Intensification into strong hurricane likely in Gulf of Mexico

When Laura emerges into the Gulf of Mexico, conditions for intensification are expected to be very favorable. Ocean temperatures are a very warm 30 – 31 degrees Celsius (86 – 88°F) across much of the Gulf of Mexico, and an upper-level high-pressure system with light winds will bring light to moderate wind shear and excellent upper-level outflow. The atmosphere will be somewhat dry, with a mid-level relative humidity of 60%, but with that light wind shear, the dry air is unlikely to significantly impede intensification.

Tropical Storm Marco (see below) will be too small and too far away to bring increased wind shear from its upper-level outflow.

It will take a day or so for Laura to recover after its long struggle with Cuba, but immediately after leaving Cuba behind, the storm is over the warm, deep waters of the Loop Current, with its tremendous amount of ocean heat content (see yesterday’s post), leading Laura to steadily organize. This process may be slowed when Laura encounters a cool eddy in the Gulf on Tuesday afternoon, though, and in addition Laura will have to build up the entire northern portion of its circulation. Laura will expand in size on Tuesday and Wednesday, and will likely grow into a larger-than-average storm capable of generating a very large storm surge.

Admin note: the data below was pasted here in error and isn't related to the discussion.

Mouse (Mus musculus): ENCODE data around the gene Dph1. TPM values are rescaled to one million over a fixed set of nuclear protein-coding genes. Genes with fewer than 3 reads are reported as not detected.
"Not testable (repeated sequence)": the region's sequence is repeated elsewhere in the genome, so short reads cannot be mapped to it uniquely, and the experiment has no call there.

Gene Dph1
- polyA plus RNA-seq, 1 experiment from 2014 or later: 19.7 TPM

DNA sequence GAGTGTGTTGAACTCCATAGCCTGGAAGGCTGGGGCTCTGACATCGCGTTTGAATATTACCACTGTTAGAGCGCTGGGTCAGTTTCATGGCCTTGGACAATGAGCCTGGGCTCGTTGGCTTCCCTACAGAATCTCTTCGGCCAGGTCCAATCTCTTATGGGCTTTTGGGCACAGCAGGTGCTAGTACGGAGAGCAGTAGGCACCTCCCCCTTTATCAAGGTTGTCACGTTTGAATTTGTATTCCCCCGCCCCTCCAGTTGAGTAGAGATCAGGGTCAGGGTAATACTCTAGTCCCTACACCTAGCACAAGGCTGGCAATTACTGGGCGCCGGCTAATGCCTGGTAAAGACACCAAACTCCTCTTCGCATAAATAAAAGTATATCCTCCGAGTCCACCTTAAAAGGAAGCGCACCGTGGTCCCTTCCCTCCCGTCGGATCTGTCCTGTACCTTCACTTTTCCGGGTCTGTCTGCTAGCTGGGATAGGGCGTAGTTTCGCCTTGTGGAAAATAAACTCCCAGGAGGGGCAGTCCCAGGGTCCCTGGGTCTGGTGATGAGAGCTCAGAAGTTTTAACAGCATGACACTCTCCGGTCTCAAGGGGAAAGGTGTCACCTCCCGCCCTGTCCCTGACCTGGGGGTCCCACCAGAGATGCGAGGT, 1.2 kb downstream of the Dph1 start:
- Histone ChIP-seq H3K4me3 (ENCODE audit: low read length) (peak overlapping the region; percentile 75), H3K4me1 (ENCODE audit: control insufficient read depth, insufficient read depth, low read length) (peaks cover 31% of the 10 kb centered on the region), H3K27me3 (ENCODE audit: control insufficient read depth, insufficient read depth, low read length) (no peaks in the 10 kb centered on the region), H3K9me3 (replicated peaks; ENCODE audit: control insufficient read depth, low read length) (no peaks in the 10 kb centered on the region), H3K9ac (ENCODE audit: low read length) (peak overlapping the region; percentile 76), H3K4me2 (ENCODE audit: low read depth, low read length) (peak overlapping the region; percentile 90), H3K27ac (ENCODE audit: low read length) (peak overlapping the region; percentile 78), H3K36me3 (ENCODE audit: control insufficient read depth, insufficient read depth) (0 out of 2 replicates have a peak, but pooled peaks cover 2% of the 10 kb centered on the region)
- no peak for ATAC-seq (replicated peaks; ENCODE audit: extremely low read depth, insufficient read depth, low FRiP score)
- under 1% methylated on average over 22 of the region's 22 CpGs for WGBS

From Tuesday evening though landfall on Wednesday night, Laura will be passing over Gulf waters with very high heat content, and the top dynamical intensity models – the HWRF, HMON, and COAMPS – continued to predict in their 0Z and 6Z Monday runs that Laura would be at least a category 2 storm, and perhaps at category 4 strength by Wednesday evening, as it approaches landfall in Texas or western Louisiana. The 12Z Monday run of the SHIPS model gave a 24% chance that Laura would rapidly intensify by 65 mph by Wednesday morning, becoming a borderline category 3/category 4 hurricane. The official NHC forecast at 11 a.m. EDT Monday, however, called for a strong category 2 hurricane before landfall.